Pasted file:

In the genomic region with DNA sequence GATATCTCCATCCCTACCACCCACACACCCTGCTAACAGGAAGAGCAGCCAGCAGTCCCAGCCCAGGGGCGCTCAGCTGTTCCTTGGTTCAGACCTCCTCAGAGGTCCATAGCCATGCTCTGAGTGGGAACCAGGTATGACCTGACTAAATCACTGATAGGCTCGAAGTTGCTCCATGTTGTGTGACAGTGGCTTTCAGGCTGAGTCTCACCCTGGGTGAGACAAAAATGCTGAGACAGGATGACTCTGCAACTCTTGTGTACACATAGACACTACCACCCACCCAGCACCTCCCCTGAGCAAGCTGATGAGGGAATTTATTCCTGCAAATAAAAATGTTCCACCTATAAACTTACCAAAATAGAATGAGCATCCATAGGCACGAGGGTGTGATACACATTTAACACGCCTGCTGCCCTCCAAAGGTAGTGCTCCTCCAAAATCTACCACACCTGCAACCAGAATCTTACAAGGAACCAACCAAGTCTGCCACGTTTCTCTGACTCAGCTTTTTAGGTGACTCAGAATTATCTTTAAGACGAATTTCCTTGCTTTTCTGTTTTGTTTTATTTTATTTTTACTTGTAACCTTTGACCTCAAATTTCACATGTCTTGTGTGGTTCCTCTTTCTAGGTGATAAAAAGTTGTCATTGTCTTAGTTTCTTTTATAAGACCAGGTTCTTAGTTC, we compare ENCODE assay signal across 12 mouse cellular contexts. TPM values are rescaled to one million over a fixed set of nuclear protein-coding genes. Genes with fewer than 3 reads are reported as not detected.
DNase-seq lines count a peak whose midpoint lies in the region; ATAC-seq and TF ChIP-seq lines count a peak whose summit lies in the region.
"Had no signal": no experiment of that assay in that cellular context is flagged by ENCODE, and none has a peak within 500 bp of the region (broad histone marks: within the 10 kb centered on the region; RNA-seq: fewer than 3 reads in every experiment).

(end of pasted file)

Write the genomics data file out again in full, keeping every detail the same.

In the genomic region with DNA sequence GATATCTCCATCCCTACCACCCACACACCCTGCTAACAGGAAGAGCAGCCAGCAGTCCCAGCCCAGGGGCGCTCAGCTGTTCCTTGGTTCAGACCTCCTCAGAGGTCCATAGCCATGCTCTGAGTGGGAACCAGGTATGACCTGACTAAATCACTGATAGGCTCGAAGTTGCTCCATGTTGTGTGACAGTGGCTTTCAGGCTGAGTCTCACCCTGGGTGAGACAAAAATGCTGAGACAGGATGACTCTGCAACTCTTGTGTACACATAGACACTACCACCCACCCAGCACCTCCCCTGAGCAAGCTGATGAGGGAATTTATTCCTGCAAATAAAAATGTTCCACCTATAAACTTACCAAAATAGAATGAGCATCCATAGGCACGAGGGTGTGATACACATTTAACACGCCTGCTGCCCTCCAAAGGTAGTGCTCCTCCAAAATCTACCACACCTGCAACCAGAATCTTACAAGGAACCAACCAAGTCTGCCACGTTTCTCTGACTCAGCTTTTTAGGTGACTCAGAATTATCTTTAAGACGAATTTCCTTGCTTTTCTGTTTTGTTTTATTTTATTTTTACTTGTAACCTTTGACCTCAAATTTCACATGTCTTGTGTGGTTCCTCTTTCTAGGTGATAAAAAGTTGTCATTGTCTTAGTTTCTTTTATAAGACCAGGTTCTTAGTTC, we compare ENCODE assay signal across 12 mouse cellular contexts. TPM values are rescaled to one million over a fixed set of nuclear protein-coding genes. Genes with fewer than 3 reads are reported as not detected.
DNase-seq lines count a peak whose midpoint lies in the region; ATAC-seq and TF ChIP-seq lines count a peak whose summit lies in the region.
"Had no signal": no experiment of that assay in that cellular context is flagged by ENCODE, and none has a peak within 500 bp of the region (broad histone marks: within the 10 kb centered on the region; RNA-seq: fewer than 3 reads in every experiment).